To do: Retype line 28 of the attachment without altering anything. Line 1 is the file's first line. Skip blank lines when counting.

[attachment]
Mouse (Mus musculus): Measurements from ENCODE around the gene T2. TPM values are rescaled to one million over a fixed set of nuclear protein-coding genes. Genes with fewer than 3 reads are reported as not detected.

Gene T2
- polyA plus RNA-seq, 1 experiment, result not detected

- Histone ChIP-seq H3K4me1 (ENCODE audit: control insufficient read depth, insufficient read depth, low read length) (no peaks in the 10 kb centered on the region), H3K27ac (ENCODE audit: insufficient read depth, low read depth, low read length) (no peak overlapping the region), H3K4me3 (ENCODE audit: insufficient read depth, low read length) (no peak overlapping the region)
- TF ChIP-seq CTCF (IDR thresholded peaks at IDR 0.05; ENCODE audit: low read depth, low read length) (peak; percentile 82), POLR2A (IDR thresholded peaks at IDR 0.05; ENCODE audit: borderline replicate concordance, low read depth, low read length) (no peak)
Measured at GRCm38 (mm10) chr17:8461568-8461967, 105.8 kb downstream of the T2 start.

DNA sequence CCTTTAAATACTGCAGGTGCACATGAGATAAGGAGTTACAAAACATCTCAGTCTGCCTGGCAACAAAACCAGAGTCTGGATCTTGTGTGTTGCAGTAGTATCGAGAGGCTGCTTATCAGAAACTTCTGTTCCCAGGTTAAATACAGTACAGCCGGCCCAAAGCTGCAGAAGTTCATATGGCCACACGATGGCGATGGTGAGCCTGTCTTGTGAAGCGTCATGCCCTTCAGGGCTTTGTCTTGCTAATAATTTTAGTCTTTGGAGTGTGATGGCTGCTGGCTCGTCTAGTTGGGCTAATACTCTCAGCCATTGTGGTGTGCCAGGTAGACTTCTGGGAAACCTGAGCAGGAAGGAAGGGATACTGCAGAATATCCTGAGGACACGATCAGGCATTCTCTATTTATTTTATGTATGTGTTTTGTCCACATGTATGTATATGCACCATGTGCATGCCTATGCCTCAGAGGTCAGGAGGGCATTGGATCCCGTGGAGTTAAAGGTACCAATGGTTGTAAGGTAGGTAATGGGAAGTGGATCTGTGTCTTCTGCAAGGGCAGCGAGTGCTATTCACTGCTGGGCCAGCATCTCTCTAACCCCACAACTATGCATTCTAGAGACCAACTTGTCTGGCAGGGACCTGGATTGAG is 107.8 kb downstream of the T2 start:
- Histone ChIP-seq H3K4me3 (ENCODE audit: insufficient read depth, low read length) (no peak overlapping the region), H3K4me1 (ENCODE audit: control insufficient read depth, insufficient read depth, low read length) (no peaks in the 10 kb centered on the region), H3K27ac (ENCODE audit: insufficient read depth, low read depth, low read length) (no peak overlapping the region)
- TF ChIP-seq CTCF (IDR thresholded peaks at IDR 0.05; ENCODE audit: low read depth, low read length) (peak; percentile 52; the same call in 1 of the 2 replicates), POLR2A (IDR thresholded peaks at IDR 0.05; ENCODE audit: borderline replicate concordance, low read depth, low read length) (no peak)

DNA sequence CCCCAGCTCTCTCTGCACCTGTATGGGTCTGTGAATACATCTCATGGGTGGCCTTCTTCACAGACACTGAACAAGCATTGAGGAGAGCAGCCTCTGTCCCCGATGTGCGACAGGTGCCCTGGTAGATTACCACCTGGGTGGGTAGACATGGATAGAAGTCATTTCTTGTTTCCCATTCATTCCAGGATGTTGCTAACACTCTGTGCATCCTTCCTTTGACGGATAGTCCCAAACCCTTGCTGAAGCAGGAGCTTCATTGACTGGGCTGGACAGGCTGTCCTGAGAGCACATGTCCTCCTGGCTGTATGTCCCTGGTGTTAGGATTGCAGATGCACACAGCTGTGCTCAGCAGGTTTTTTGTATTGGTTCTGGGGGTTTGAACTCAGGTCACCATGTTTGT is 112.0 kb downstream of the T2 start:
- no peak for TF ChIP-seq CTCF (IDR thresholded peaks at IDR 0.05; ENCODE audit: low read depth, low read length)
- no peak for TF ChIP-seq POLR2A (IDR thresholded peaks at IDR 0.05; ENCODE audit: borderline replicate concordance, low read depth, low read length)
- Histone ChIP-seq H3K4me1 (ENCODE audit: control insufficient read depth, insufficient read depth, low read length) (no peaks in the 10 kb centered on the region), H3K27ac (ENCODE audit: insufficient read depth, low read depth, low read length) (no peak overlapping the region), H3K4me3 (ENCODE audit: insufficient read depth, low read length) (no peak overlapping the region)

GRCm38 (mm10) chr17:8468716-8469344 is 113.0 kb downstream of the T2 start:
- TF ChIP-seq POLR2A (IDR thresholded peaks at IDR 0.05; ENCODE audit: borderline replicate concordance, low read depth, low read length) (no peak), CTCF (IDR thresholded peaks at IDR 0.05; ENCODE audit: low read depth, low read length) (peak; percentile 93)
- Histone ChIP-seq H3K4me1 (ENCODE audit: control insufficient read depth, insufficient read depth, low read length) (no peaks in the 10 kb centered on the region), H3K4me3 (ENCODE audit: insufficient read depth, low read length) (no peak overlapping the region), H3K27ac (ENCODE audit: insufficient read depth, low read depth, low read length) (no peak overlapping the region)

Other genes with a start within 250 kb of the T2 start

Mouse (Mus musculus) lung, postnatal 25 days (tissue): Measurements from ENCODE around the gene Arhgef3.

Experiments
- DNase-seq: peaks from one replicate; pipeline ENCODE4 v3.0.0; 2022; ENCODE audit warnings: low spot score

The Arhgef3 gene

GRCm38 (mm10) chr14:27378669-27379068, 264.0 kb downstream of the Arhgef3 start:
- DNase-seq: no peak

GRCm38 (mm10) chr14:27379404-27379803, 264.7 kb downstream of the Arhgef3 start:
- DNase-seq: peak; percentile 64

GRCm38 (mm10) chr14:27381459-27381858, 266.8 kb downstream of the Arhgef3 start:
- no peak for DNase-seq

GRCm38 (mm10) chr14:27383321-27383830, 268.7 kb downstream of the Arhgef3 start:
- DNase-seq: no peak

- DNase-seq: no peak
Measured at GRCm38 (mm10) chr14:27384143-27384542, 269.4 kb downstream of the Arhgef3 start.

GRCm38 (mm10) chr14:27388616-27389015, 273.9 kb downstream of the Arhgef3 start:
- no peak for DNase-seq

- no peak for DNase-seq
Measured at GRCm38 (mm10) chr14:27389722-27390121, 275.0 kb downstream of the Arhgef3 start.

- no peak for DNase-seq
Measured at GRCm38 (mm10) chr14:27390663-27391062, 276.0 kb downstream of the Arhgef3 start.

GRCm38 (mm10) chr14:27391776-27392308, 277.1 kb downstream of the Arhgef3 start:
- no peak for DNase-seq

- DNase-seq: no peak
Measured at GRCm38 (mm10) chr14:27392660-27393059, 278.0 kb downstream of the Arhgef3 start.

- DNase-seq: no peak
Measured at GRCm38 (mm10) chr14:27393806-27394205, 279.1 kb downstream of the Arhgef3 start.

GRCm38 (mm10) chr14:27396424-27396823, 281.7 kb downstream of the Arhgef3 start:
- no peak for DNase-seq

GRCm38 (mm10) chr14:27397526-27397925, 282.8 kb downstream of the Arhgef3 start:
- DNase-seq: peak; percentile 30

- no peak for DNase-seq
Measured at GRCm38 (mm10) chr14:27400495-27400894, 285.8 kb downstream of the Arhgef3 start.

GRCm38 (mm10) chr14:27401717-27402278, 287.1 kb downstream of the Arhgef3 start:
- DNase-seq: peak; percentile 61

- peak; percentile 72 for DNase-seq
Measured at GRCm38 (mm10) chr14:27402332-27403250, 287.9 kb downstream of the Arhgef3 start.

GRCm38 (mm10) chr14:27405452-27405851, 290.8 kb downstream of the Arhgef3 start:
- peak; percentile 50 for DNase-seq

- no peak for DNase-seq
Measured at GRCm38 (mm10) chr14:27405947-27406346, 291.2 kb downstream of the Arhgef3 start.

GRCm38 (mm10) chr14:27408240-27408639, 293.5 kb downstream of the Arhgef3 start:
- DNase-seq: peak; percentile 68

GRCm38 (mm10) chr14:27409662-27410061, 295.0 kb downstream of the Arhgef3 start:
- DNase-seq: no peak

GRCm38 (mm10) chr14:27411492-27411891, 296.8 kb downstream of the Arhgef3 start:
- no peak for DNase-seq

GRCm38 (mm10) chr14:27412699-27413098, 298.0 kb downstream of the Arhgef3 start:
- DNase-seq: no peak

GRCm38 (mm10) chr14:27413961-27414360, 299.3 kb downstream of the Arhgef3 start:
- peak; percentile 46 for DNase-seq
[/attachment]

GRCm38 (mm10) chr14:27383321-27383830, 268.7 kb downstream of the Arhgef3 start: